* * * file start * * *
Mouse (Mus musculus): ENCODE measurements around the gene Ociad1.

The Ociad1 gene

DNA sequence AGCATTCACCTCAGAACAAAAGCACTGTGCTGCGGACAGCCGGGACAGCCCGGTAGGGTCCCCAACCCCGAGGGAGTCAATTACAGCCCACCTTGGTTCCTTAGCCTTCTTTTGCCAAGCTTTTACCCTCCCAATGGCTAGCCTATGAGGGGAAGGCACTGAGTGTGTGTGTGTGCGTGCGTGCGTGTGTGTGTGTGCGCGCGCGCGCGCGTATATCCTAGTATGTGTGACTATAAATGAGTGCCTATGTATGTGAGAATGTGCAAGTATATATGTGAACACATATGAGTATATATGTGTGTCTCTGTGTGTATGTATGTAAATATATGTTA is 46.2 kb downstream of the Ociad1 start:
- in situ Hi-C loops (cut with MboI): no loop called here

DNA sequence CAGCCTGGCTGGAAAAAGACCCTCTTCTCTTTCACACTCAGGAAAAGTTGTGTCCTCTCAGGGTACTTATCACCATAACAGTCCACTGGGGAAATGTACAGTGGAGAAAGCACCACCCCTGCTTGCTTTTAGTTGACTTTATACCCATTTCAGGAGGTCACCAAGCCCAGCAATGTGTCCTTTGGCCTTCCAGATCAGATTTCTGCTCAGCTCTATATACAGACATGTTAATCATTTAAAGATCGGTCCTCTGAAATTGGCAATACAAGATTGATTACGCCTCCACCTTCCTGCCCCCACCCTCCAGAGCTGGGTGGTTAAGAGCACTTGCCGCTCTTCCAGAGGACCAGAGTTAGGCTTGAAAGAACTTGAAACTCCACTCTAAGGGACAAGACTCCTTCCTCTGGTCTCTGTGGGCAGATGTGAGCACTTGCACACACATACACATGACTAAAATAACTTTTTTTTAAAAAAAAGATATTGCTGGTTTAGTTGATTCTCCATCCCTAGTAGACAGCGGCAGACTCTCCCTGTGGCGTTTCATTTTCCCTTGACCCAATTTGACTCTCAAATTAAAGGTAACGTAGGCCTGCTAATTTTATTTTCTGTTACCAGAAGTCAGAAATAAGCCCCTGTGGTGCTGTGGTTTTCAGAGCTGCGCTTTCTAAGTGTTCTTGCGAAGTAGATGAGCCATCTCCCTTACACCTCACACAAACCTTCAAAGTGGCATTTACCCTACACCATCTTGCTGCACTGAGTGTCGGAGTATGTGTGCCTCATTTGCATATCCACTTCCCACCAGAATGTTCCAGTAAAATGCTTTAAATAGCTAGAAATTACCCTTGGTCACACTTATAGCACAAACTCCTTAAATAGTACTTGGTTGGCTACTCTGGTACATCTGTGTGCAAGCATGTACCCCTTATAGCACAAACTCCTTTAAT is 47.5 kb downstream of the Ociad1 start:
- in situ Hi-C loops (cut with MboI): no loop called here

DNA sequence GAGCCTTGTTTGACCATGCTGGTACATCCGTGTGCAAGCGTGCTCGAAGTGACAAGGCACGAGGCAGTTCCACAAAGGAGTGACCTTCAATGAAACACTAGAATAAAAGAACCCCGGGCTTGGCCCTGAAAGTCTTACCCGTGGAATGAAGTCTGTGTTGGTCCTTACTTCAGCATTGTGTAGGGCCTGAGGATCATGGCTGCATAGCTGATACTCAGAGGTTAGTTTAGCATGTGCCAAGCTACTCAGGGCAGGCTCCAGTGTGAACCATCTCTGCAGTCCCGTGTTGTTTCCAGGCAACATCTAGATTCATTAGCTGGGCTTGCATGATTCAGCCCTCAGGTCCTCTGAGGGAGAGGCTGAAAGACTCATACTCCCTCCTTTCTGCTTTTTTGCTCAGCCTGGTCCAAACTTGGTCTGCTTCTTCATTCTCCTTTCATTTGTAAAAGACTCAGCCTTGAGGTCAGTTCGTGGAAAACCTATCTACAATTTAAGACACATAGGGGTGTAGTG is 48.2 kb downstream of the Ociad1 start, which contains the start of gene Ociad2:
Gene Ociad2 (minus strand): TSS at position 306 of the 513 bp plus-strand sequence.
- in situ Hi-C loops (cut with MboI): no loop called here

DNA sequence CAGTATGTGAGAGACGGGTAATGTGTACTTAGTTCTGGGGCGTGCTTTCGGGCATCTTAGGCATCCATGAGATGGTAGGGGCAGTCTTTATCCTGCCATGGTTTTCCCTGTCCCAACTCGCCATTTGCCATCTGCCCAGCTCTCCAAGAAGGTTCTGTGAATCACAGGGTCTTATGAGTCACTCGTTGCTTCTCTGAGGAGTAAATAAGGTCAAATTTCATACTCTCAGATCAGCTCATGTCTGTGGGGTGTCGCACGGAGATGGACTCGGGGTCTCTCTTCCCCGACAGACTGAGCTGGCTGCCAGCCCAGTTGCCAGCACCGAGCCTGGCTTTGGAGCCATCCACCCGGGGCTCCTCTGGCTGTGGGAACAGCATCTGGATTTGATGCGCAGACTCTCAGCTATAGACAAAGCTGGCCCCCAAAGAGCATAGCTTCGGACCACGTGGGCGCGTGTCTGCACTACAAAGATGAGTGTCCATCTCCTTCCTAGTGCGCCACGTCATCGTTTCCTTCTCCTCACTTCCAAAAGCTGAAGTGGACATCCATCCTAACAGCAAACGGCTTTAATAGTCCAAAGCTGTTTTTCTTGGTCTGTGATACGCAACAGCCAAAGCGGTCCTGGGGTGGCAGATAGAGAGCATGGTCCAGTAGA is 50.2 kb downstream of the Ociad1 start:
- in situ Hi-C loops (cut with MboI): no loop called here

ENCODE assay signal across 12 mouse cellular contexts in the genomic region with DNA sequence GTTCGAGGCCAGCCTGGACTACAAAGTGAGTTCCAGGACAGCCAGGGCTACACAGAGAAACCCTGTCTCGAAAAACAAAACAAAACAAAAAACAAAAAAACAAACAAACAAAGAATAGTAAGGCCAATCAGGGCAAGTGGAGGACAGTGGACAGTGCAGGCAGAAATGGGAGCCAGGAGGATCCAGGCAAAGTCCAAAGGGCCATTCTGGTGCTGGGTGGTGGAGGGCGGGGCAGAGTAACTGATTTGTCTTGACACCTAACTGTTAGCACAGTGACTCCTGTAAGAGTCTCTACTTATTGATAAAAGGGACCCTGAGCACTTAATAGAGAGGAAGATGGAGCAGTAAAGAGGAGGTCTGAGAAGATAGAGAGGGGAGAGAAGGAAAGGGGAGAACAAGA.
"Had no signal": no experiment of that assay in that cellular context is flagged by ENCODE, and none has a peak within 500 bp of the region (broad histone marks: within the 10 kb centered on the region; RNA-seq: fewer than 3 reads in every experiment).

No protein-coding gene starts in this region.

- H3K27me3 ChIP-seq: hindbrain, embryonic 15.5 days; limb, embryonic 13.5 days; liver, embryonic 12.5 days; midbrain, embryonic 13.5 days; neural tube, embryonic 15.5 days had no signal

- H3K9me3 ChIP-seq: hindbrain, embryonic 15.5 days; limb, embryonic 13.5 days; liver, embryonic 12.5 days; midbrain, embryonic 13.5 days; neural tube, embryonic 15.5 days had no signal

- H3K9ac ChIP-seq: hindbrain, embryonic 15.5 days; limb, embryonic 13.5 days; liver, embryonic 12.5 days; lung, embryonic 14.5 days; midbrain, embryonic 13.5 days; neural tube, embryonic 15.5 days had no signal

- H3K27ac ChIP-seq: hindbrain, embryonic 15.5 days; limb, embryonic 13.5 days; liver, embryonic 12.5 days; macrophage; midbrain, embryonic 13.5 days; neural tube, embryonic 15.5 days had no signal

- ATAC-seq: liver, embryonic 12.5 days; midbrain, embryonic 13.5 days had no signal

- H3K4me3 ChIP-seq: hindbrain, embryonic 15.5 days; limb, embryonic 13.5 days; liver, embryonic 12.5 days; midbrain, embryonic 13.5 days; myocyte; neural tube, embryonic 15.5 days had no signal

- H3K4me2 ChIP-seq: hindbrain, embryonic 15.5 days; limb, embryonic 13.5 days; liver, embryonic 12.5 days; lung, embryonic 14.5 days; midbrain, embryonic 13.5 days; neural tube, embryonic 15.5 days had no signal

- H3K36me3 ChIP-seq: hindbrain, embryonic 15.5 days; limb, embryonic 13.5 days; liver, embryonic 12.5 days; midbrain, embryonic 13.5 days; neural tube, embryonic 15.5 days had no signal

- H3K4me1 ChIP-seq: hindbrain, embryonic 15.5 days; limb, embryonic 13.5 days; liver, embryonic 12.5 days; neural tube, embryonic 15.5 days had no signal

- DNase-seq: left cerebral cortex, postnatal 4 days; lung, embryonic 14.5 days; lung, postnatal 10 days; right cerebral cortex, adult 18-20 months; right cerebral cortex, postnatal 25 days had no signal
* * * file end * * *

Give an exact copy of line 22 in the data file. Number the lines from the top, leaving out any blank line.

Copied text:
- H3K36me3 ChIP-seq: hindbrain, embryonic 15.5 days; limb, embryonic 13.5 days; liver, embryonic 12.5 days; midbrain, embryonic 13.5 days; neural tube, embryonic 15.5 days had no signal